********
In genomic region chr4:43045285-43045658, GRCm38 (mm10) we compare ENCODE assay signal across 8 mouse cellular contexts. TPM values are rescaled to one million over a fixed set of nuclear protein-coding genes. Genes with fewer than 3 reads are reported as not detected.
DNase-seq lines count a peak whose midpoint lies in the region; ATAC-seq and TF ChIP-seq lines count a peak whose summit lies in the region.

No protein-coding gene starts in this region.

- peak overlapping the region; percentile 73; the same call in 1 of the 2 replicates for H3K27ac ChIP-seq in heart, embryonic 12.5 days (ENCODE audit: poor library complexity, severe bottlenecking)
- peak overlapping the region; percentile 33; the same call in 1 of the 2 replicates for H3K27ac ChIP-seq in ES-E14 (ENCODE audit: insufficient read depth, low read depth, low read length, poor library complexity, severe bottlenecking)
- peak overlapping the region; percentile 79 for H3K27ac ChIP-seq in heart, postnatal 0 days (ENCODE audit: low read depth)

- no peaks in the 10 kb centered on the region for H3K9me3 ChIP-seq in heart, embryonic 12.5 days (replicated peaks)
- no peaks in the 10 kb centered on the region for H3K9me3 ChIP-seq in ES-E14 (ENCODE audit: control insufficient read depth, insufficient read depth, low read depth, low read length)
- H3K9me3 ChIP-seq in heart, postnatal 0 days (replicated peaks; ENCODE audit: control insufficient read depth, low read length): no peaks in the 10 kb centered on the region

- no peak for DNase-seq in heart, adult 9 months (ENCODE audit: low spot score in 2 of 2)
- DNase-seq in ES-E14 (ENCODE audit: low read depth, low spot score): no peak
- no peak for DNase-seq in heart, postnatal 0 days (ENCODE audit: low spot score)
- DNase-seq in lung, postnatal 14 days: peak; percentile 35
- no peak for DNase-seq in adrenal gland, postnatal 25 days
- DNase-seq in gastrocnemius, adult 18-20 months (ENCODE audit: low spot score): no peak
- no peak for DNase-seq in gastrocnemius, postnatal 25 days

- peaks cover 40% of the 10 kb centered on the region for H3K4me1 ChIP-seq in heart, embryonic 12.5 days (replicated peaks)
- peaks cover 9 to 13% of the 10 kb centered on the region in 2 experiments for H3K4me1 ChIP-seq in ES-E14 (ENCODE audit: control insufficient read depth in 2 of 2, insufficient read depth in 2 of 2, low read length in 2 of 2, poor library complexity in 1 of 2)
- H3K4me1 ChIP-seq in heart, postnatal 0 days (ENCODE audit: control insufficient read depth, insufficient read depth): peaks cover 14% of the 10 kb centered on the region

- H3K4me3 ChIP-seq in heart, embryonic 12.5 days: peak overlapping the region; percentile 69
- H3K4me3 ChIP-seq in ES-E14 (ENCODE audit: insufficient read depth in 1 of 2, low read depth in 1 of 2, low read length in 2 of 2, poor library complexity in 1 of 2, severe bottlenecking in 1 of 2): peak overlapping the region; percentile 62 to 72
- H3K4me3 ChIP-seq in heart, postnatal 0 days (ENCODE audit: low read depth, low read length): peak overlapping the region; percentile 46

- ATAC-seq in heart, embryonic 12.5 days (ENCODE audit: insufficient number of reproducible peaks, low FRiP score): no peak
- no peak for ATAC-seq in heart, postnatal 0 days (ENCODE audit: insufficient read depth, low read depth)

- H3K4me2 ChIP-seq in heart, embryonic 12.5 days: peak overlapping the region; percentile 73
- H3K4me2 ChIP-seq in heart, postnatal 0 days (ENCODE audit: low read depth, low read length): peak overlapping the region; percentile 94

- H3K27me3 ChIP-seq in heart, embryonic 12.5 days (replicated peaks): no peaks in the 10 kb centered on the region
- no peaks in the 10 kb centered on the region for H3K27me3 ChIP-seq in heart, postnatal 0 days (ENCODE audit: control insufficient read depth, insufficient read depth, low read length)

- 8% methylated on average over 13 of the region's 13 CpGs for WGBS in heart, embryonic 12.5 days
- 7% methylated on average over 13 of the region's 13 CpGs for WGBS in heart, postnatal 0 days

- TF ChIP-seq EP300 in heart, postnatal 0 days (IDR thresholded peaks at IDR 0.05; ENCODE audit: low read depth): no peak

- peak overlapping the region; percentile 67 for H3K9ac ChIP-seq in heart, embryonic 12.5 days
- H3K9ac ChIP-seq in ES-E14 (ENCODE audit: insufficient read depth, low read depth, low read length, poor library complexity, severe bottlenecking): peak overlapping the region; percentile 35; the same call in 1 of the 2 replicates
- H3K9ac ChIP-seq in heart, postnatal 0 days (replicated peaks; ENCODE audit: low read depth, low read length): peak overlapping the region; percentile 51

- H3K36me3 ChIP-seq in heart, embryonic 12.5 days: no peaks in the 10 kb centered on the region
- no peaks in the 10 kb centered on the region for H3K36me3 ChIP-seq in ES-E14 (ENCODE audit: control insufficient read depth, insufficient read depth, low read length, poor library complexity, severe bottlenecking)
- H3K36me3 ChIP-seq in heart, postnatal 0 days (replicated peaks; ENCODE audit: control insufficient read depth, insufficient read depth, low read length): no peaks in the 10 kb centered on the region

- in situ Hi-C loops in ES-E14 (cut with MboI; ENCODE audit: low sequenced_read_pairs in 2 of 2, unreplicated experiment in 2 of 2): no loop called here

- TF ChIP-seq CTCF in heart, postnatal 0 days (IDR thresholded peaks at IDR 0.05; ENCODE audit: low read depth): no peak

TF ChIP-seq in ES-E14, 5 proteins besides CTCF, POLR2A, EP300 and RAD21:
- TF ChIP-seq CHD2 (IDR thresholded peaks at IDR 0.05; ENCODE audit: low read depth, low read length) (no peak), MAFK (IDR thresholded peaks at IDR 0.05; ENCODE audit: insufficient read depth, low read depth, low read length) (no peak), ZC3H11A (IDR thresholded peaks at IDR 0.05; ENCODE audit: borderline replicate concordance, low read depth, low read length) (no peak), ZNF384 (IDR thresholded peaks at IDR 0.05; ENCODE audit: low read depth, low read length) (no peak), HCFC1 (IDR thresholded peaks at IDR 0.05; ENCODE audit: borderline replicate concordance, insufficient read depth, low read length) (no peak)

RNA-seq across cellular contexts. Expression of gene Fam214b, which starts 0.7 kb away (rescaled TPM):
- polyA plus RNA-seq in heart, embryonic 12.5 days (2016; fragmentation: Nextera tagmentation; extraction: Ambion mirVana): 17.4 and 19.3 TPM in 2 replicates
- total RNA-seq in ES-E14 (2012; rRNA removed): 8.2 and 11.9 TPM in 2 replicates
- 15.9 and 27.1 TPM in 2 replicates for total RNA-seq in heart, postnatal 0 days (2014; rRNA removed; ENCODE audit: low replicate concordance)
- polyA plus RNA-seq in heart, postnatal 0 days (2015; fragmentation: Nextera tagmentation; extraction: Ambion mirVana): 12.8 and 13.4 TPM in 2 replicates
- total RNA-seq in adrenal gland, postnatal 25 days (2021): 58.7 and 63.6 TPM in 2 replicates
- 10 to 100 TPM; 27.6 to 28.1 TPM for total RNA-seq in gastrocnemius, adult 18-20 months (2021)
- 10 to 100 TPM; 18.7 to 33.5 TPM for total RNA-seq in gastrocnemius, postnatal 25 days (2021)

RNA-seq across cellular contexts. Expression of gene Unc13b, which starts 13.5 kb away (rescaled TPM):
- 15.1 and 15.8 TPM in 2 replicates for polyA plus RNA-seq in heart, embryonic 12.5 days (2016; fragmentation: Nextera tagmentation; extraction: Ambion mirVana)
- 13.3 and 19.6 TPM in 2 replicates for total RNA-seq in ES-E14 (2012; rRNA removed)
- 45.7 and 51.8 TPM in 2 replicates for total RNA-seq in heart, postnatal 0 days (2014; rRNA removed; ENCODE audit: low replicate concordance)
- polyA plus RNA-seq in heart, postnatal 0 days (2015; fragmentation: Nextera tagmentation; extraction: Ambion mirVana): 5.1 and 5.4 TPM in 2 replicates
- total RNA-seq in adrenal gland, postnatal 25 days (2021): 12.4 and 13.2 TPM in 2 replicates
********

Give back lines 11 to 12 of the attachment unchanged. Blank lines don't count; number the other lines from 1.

- DNase-seq in ES-E14 (ENCODE audit: low read depth, low spot score): no peak
- no peak for DNase-seq in heart, postnatal 0 days (ENCODE audit: low spot score)